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Y&R’s Melissa Claire Egan Chats On Tackling Chelsea’s Depression Storyline, and Being the “SuLu” of The Daytime Emmy Nominations

While the 50th annual Daytime Emmy Awards have currently been put on hold until there is a resolution of the WGA Writers Strike, that doesn’t mean we can’t continue our series of spotlighting the nominees who will be going for gold when the ceremonies are rescheduled.

The Young and the Restless’ Melissa Claire Egan (Chelsea) delivered what was one of the most gut-wrenching performances in recent memory, when Chelsea attempted to end her life via suicide, only to be saved at the last minute by an astute Billy (played by Lead Actor Daytime Emmy nominee, Jason Thompson). The conversations and intensity of that moment, and the scenes that followed, had an impact on so many viewers and shed a light on mental illness and people battling with depression. Clearly, something that many in this country have been grappling with, especially during and coming out of the Covid-19 pandemic.

For Egan, this marks her seventh Daytime Emmy nomination, and her second in the Lead Actress in a Drama Series category, in a soap career that started in Pine Valley as All My Children’s troubled Annie Lavery, before coming to Genoa City as grifter, Chelsea Lawson.

Michael Fairman TV caught up with Missy, who is an expectant mom-to-be with her second child, to discuss portraying her harrowing nominated scenes, and being the current ‘Susan Lucci’ of the Daytime Emmy Nominations. However, for Susan, it was 19 tries before her iconic Emmy victory in 1999. Let’s hope it doesn’t have to last that long for the talented Egan!


Congratulations. I knew this nomination was in the cards for you. What scenes did you end up deciding to go with on your reel? I assume, it would be from Chelsea’s suicide attempt and her battle with depression?

MELISSA: I did. I put in two episodes worth of everything that happened: on the ledge, and the aftermath, the next episode that followed. It was when Chelsea and Billy are in the hotel room and she’s still going through the stages and she’s angry at him for stopping her. She’s like, “You had no right to stop me on that ledge. That was my choice. You had no right. You don’t get to tell me what to do in my life.”  I like that those scenes showed kind of the levels of it. I talked to Dr. Dan Reidenberg (Managing Director at National Council for Suicide Prevention) a lot in preparing for the scenes about what happens after. i.e., “You’re in shock, and then in anger if you get stuck. You had emotionally planned to die and come to terms with that, and then what happens after that, if it doesn’t happen.” So, I really liked that episode as well, so I put in both of those.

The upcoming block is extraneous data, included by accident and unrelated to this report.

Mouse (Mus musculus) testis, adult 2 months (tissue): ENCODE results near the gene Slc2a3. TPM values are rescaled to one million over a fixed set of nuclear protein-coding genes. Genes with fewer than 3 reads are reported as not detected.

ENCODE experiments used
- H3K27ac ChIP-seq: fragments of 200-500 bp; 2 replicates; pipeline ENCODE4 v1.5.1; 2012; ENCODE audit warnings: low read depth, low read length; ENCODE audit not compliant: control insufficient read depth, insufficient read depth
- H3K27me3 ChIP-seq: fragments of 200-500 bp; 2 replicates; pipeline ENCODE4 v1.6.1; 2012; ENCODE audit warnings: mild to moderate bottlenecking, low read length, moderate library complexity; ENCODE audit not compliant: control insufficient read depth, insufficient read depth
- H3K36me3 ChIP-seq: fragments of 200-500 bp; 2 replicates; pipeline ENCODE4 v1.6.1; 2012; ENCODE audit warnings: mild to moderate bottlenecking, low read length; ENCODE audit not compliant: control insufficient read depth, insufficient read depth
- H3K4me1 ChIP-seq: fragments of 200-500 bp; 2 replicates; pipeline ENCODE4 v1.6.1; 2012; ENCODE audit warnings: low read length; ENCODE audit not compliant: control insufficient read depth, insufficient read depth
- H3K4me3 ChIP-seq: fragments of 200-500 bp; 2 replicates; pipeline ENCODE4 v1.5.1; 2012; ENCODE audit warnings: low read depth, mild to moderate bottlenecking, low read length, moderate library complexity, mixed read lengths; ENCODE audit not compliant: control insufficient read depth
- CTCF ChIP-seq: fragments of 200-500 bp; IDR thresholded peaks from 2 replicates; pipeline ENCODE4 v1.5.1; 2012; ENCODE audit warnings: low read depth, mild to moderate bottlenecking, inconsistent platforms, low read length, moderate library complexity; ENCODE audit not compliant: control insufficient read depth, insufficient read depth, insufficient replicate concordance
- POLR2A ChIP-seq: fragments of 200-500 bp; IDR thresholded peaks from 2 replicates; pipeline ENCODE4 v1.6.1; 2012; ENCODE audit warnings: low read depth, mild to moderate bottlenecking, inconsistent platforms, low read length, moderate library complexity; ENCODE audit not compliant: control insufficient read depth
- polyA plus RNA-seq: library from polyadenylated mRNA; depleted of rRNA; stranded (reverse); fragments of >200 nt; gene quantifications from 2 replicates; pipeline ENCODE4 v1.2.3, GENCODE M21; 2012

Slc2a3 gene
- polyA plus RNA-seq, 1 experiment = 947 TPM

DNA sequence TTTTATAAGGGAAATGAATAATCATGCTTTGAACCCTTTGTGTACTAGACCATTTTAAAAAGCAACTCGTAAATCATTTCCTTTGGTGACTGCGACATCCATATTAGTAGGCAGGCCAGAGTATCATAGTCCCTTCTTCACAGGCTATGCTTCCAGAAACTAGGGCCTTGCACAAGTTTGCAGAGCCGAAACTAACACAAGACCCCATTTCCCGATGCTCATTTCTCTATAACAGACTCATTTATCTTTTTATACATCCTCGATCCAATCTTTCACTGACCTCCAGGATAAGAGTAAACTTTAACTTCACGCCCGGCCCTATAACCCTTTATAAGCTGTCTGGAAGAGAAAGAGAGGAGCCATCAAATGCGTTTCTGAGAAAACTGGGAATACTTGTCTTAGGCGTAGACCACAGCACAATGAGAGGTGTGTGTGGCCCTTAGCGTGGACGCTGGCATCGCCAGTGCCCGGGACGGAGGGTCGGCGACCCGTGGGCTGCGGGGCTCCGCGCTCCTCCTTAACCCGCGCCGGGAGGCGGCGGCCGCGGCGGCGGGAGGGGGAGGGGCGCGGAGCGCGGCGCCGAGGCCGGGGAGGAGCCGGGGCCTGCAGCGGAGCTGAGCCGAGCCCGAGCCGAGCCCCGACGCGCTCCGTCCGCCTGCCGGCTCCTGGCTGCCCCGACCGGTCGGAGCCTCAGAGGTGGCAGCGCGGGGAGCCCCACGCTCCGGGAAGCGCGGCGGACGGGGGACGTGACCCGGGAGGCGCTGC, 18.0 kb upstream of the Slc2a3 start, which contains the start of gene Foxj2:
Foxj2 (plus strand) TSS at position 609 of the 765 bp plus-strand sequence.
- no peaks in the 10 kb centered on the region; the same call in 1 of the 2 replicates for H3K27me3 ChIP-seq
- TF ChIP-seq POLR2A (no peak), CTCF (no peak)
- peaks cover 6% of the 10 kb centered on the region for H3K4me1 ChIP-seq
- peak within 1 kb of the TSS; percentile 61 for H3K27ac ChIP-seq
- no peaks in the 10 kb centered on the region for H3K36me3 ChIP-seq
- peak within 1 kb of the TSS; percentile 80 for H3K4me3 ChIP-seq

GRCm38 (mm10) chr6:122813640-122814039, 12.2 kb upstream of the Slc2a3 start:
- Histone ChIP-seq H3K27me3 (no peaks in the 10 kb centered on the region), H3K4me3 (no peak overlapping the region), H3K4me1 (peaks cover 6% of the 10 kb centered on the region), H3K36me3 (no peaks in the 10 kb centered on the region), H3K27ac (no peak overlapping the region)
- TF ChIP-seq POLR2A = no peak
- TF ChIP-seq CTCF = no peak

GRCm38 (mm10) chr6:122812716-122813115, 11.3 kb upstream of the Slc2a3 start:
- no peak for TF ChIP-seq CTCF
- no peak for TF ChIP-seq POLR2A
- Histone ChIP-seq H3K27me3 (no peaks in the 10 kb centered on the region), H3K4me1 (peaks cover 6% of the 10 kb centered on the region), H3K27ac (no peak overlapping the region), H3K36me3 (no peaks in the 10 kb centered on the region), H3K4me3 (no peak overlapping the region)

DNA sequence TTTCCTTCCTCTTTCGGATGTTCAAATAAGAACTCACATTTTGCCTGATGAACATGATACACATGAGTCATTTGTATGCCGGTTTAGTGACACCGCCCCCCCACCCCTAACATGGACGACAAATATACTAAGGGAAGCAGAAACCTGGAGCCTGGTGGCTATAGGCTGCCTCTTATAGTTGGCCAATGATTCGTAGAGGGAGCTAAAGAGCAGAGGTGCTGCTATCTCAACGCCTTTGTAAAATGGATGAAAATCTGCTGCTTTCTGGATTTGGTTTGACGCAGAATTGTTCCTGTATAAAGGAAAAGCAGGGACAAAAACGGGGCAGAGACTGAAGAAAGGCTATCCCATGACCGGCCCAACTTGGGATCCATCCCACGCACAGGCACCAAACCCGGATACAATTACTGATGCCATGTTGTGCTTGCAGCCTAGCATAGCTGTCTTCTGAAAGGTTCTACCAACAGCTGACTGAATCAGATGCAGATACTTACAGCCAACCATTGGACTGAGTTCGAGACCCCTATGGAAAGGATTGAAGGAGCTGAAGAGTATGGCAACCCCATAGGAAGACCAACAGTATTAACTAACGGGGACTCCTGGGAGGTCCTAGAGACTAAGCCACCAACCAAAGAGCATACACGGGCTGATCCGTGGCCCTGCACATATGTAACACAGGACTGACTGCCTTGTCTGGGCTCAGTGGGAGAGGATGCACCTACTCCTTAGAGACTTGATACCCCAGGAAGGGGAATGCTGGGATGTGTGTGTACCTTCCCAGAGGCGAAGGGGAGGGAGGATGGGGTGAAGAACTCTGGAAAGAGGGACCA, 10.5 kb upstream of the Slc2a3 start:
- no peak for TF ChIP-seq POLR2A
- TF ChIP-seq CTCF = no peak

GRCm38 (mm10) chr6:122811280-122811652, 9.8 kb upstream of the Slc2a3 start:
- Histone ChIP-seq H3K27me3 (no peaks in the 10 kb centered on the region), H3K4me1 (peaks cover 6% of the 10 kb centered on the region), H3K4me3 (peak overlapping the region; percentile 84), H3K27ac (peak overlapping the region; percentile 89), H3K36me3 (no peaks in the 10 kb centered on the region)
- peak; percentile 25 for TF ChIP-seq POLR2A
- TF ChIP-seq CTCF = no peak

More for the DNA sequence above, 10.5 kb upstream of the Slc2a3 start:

Is it hard for you to watch your work, or are you good with it?

MELISSA: You know, it depends. I don’t watch my work all the time. I did watch these episodes because I wanted to see how they turned out. They were so important to the story, and it’s definitely hard to watch yourself with a critical eye. I don’t always watch, but I did watch these.


You know, this story resonated with so many people. I follow how and what people are reacting to, as part of being a journalist. This was one of those transcendent performances of the nominations. It felt so real, as I’ve told you before. It was really hard to watch, which I think was good. It put people in an uncomfortable place they don’t like to be. Jason Thompson plays the other part of it with the, “Oh, my God” of it all, and the, “What do you do when you’re faced with somebody that’s about to try to end their life?” What reaction did you get from viewers, or people that reached out to you after these performances aired?

MELISSA: Oh, gosh. It was so profound. It was so beyond words. The fans are always supportive, but I couldn’t believe the reaction of just people sharing on Instagram, on Twitter DM’ing me saying, “This was me, ” or saying, “This was my daughter, this was my aunt, this was my mom, this is my son. This was my cousin.”  Some people shared things like, “This happened to my cousin two weeks ago.” I just couldn’t believe how much it resonated with people.  I was so moved and so touched that people were willing to share and that it got a conversation started. It truly meant the world to me. I know for all of us at the show, it’s all you can hope for, is to hopefully help people feel less alone, and feel seen, and feel that it’s hopefully done properly. Like you said, that it is maybe uncomfortable to watch, but maybe in a good way.  It was pretty profound, and I will forever be grateful for that.


I had talked with Jason Thompson about how the two of you approached the emotional scenes together. What happened to get the two of you to the place you were able to deliver these performances? Did you prepare together before hitting the soundstage to tape?

MELISSA: We didn’t really, Obviously, Jason is such an amazing actor. We rehearsed it the way we always do. You know, we ran the lines and then we did each scene in one take, which is the norm there, too. If in the booth and the director, and Josh Griffith (EP and Head Writer, Y&R) who was watching, weren’t happy, obviously, we would’ve done it again. We did every single one of those scenes one time. We ran lines before and then did it. Actually, because of the director’s schedule, we had to shoot out of order. We shot the scenes in the hotel the day before we shot the ones on the ledge. There were definitely challenges involved.  At first, I remember thinking, “Oh gosh, we can’t do this. We have to shoot it in order.” But then, I was like, “You know what? We can, we can do this.” It just becomes a different challenge. We shot the scene in the hotel on a Thursday. We shot the scenes on the ledge late on a Friday night.  Jason did his research on his own. I did mine, but we came together. Obviously, we talked a lot about the scenes leading up to it for week.

Photo: ABC